The drawers are everything in this project. They literally define the key dimensions, the angles, proportions, and the functionality of the table. In order for the table to look right the drawers also have to line up; not only with each other, but the edges of the fronts must exactly match the edges of the cabinets. In short, square, plumb, and level and all in relation to the other parts. So the question is how to design a drawer pocket or slides that are adjustable to allow for minor variations in fit and aid in the effort to keep them from sagging when open (given they are very long drawers and the lip of the table’s top protrudes quite a bit from the sides of the cabinet).
In order to do all this my solution was to use a single drawer slide, or track, that is beveled on both sides to keep the drawer body from lifting up when extended. And away we go…
I started by cutting a (dovetail) beveled channel the length of the center-line of each drawer bottom. I can’t remember the degree angle of the bevel, but I think it was 8 degrees. Later I used the same router bit to form the slides.
At some point in the process I also used the same router bit and set up to make some custom sanding blocks. Smart, very smart.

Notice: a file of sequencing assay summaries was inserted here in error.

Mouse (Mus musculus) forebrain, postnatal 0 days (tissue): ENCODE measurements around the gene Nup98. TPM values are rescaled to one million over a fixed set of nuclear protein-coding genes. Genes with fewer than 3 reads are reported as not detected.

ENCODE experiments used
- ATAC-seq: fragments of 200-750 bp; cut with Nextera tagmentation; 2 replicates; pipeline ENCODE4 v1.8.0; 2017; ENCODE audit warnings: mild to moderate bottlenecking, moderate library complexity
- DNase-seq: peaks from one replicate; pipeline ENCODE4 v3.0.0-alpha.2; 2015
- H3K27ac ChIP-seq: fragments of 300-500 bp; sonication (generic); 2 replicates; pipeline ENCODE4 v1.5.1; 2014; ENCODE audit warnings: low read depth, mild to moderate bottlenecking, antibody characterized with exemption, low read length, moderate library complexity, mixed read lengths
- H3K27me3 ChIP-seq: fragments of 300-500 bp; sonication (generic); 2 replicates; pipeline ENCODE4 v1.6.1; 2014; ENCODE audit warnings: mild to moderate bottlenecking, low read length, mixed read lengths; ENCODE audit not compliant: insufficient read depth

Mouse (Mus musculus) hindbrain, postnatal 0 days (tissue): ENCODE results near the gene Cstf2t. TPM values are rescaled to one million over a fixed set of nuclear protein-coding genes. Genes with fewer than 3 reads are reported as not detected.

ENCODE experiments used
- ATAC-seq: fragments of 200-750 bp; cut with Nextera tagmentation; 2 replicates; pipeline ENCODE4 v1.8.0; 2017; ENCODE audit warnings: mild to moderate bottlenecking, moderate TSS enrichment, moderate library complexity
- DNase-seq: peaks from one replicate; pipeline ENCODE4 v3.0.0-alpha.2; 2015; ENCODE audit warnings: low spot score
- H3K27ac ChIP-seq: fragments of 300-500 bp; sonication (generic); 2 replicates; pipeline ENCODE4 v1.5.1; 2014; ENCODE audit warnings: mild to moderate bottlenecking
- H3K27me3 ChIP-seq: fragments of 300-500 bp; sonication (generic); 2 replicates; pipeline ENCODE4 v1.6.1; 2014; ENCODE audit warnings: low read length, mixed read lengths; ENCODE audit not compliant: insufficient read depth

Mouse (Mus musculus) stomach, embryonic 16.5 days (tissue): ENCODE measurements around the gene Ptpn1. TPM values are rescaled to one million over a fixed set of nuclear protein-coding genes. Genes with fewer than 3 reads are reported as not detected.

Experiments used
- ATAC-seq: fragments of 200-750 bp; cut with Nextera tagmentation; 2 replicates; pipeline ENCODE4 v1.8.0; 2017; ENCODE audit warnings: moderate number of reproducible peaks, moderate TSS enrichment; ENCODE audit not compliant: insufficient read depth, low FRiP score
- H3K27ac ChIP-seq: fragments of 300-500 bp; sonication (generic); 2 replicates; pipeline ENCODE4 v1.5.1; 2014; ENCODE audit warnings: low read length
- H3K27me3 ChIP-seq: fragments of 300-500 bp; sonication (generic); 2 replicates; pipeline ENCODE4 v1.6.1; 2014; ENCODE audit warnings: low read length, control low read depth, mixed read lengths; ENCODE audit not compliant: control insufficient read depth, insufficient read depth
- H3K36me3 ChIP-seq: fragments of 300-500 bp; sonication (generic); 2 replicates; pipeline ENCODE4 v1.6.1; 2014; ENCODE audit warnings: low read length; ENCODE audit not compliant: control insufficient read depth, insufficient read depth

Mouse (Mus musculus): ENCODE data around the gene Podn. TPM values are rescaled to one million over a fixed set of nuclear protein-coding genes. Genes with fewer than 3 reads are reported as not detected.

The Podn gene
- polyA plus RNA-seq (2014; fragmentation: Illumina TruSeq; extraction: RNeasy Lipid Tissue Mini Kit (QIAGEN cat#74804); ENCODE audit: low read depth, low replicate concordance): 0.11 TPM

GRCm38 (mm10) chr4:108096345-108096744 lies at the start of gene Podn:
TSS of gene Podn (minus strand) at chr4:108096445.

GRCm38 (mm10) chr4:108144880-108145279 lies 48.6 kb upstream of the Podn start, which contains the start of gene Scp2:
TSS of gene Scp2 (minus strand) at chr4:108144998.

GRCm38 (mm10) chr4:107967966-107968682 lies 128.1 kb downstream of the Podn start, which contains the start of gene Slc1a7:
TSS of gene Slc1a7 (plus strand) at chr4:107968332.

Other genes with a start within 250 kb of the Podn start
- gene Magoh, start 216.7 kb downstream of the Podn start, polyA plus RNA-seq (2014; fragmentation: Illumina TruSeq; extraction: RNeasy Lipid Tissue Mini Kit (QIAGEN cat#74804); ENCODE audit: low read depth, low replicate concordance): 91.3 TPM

After sanding smooth and making sure the slides are working perfectly, I cut one more beveled rail slightly wider for a tighter fit. I cut off equal lengths of this rail to glue in as a drawer stop. Note: It doesn’t matter if the stops line up or are the same distance from the front or back edges. The depth will be set when I install the drawer slide on the shelf. I also set the angle to accommodate each drawer’s peculiar dimensions to ensure a tight fit. I used hand tools to cut, trim, and shape the stop blocks to match the contours of the drawer bottom.
And here’s the outcome. You’ll have to trust me when I say with a little wax on each side, the opening/closing action is extremely smooth and precise.
In these last two pictures you can see there is a gap between the bottoms of the top three drawers and their drawer fronts extend beyond this gap. This is to accommodate and ultimately cover up the drawer shelves upon which each drawer sits. The shelves also serve to connect the case sides and back and keep the spacing of these square and parallel. And, since there is a very small gap between the drawer sides and the shelf above each, the resulting drawer pocket aids in the stability of the drawer when it is near fully opened.
-- tim hill www.newcalshop.com